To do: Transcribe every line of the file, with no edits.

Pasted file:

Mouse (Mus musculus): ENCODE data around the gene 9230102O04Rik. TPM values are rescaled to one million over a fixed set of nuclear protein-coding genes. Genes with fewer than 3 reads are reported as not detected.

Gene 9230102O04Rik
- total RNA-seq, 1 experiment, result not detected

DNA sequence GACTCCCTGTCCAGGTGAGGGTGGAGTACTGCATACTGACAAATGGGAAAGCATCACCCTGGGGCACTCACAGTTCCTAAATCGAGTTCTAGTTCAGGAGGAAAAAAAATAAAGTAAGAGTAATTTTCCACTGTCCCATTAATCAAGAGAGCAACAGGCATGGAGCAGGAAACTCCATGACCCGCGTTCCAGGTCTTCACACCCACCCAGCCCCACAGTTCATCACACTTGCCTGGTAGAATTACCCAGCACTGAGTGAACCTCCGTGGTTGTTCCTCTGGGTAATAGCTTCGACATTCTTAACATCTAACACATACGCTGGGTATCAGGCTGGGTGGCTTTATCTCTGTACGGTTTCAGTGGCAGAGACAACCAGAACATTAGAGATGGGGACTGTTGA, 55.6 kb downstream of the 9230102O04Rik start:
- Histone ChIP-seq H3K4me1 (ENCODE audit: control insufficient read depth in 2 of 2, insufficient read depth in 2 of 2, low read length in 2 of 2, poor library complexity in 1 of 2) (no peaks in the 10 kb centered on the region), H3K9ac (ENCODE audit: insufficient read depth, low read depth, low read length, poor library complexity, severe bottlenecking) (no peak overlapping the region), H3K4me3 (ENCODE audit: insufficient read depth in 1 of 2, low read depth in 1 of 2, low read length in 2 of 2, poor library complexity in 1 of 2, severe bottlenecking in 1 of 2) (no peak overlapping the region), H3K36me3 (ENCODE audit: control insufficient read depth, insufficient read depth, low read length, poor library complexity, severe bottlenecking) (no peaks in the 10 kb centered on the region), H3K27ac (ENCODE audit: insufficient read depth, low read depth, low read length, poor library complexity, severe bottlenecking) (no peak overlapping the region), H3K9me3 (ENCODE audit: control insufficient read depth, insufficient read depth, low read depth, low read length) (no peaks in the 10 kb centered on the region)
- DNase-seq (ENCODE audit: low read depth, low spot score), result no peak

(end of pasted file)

Mouse (Mus musculus): ENCODE data around the gene 9230102O04Rik. TPM values are rescaled to one million over a fixed set of nuclear protein-coding genes. Genes with fewer than 3 reads are reported as not detected.

Gene 9230102O04Rik
- total RNA-seq, 1 experiment, result not detected

DNA sequence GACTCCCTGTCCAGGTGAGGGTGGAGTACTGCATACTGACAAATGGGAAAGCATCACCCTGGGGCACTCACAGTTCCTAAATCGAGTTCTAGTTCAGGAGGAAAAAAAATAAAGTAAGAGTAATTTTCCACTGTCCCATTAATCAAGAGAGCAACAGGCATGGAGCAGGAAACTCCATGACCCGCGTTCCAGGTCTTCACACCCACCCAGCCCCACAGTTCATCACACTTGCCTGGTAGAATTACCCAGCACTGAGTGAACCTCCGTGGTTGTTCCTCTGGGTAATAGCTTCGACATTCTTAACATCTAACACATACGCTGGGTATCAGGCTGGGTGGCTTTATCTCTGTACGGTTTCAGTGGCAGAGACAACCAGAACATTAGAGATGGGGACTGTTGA, 55.6 kb downstream of the 9230102O04Rik start:
- Histone ChIP-seq H3K4me1 (ENCODE audit: control insufficient read depth in 2 of 2, insufficient read depth in 2 of 2, low read length in 2 of 2, poor library complexity in 1 of 2) (no peaks in the 10 kb centered on the region), H3K9ac (ENCODE audit: insufficient read depth, low read depth, low read length, poor library complexity, severe bottlenecking) (no peak overlapping the region), H3K4me3 (ENCODE audit: insufficient read depth in 1 of 2, low read depth in 1 of 2, low read length in 2 of 2, poor library complexity in 1 of 2, severe bottlenecking in 1 of 2) (no peak overlapping the region), H3K36me3 (ENCODE audit: control insufficient read depth, insufficient read depth, low read length, poor library complexity, severe bottlenecking) (no peaks in the 10 kb centered on the region), H3K27ac (ENCODE audit: insufficient read depth, low read depth, low read length, poor library complexity, severe bottlenecking) (no peak overlapping the region), H3K9me3 (ENCODE audit: control insufficient read depth, insufficient read depth, low read depth, low read length) (no peaks in the 10 kb centered on the region)
- DNase-seq (ENCODE audit: low read depth, low spot score), result no peak